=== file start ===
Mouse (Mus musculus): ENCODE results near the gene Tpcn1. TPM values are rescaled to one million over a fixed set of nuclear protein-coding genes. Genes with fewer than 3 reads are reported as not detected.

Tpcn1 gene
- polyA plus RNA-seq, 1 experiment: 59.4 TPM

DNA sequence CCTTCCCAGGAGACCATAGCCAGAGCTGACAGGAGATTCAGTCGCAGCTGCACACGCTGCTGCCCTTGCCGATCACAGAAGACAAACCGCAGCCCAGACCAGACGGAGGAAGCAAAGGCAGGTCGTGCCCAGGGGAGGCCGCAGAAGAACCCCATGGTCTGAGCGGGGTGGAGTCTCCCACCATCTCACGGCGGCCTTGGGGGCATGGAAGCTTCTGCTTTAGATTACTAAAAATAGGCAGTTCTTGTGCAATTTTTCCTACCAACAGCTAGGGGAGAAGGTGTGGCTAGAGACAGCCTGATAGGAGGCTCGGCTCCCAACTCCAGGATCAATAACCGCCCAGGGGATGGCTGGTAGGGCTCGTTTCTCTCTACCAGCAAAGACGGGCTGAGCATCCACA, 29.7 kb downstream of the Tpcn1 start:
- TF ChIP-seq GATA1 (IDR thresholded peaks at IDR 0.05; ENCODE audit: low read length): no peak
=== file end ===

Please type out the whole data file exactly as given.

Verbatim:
Mouse (Mus musculus): ENCODE results near the gene Tpcn1. TPM values are rescaled to one million over a fixed set of nuclear protein-coding genes. Genes with fewer than 3 reads are reported as not detected.

Tpcn1 gene
- polyA plus RNA-seq, 1 experiment: 59.4 TPM

DNA sequence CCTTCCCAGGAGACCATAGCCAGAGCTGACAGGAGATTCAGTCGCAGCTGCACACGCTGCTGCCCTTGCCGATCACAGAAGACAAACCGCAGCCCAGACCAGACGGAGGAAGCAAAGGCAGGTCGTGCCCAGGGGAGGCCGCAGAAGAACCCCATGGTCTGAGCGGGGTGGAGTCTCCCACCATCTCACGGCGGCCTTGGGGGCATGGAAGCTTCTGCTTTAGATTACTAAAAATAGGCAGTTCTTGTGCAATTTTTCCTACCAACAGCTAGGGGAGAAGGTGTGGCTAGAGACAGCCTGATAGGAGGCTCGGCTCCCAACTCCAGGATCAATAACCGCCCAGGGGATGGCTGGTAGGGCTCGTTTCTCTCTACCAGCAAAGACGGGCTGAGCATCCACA, 29.7 kb downstream of the Tpcn1 start:
- TF ChIP-seq GATA1 (IDR thresholded peaks at IDR 0.05; ENCODE audit: low read length): no peak